Blaugust 2015 Day 29
I had planned to spend last night’s gaming time in Champions Online, but the patcher was running extremely slowly, so instead I tried Star Trek Online and it timed out on the character loading screen. Cryptic seemed to be having some kind of network issues, although I didn’t try Neverwinter to see. Instead I took it as a sign to go play more Kerbal Space Program.
In Kerbal, I decided I’d messed around with the planning stages of my Jool mission enough. It was time to start launching rockets. I started with the crew module for the explorer ship. I figured that way I could rendezvous with the hydrogen tanker, dock it, and then dock the engine module with out having to do and undocking and rearranging.
I took me three tries to get the launch right. I ended up having to go straight up more than I wanted before turning the ship, so I used more fuel getting into orbit than I planned on, but I still have enough fuel remaining to rendezvous. Docking also turned out to be quite challenging. I used more than 60% of my mono-propellant getting into position and closing the remaining distance. A lot of that was due to the mass of the vehicle compared to the reaction wheels and the fact that I didn’t include RCS at the base of the rocket. All of the thruster blocks were on the crew module. I also made the whole process harder by launching when the hydrogen tanker was on the opposite side of Kerbin, so it took quite a few orbits to catch up with it.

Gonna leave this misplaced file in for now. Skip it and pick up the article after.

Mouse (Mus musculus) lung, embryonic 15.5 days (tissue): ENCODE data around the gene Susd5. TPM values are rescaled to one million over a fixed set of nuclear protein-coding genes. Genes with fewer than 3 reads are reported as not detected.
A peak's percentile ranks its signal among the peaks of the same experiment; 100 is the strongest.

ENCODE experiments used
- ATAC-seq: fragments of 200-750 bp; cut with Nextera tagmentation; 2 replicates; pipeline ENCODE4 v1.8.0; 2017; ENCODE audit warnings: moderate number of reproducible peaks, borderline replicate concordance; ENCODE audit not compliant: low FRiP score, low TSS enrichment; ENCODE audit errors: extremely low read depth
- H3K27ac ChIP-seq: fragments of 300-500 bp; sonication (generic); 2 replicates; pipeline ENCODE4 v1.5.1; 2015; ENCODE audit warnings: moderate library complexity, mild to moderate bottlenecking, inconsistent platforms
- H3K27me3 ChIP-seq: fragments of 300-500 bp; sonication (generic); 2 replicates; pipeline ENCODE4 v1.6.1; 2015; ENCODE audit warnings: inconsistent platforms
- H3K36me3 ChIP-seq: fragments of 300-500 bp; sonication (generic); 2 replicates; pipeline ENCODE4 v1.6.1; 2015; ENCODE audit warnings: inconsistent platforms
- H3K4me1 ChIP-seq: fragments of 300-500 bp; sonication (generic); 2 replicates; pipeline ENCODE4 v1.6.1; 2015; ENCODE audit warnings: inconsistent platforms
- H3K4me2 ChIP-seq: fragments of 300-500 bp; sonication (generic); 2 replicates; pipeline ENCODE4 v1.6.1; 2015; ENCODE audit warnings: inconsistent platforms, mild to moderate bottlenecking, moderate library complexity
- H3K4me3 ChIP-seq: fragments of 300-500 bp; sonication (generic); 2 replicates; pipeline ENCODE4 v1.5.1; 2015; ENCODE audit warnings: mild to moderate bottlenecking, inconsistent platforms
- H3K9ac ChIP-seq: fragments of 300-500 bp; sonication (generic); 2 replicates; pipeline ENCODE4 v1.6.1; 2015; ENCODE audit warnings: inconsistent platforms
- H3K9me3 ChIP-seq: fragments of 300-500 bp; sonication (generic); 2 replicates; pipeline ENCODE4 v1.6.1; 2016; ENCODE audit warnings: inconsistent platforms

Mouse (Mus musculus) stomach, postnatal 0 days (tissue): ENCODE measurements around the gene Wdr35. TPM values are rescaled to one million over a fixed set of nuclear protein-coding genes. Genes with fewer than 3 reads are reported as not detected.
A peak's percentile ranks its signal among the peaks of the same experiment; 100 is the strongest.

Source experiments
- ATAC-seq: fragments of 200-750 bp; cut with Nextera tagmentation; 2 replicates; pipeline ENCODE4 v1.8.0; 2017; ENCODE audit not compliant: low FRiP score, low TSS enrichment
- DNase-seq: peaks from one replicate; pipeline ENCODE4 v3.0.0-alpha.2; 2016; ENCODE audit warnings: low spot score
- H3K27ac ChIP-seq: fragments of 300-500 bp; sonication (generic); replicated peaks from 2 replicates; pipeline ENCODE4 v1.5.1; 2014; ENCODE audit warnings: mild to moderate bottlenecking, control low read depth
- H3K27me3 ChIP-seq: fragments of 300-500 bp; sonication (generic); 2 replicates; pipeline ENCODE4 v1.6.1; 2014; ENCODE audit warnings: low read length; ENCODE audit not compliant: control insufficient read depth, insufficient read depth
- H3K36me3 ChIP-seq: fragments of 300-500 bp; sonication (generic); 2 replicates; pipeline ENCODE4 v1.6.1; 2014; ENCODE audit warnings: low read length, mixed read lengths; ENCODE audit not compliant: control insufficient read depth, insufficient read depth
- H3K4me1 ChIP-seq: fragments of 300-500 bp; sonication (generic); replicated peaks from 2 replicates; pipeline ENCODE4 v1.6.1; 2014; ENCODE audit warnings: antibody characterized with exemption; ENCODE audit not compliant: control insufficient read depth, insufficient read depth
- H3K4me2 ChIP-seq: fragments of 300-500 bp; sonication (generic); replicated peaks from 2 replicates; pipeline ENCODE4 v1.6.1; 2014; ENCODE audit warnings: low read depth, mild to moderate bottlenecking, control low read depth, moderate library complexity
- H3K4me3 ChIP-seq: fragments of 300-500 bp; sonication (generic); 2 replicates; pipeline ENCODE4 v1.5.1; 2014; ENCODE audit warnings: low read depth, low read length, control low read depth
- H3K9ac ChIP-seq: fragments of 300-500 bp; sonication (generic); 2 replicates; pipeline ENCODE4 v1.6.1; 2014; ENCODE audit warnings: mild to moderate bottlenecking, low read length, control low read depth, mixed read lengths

The engine module launch when much smoother. The total rocket mass was a bit heavier (387 tons versus 316 for the crew module launcher), but I added extra fuel and engines to the initial stage to compensate and account for a less efficient ascent path. I also saved myself a lot of headaches and waited until the hydrogen tank and crew module were nearly overhead before launching, so I wouldn’t have much work to catch up.
I only needed one try for this launch. I actually managed a better ascent path as well, although I did still end up in a high orbit than I wanted to. But it didn’t take much fuel to correct that. You can see from the third picture with the fairings off that I sent the engine module up backwards. I wanted to keep the engine and reactor weight at the top of the rocket to help with stability (think of a dart if that’s confusing), and the large docking port that would eventually couple to the crew module was a strong spot to attach to the launcher. Rendezvous was very easy this time since I’d made a better choice on launch time. Docking was also painless, especially compare to the crew module, since the engine module was empty of fuel and only 31 tons where the crew module was fully stocked with supplies and 72 tons during docking.
After completing assembly of the explorer, I transferred hydrogen from the big tank over to the ship. I was able to fully fuel the explorer and still have 66% of the big tank left. The tanker will stay in Kerbin orbit awaiting the ship’s return from Jool where it can refuel for a return voyage or a mission to one of the other planets.
My next play session, I’ll send up the lander vehicle and get it docked to the explorer. It’ll attach to the nose with the hydrogen tanker is currently docked. I’m a little concerned about the thrust-to-weight ratio of the ship once I do that. If it’s too low, I’ll have to make a different transfer vehicle attach to the lander and send it out to Jool ahead of the Kerballed mission. In testing it looked like it would be okay though. There are about 280 Kerbal days remaining before the transfer window, so I have plenty of time to finish assembly and send up the crew.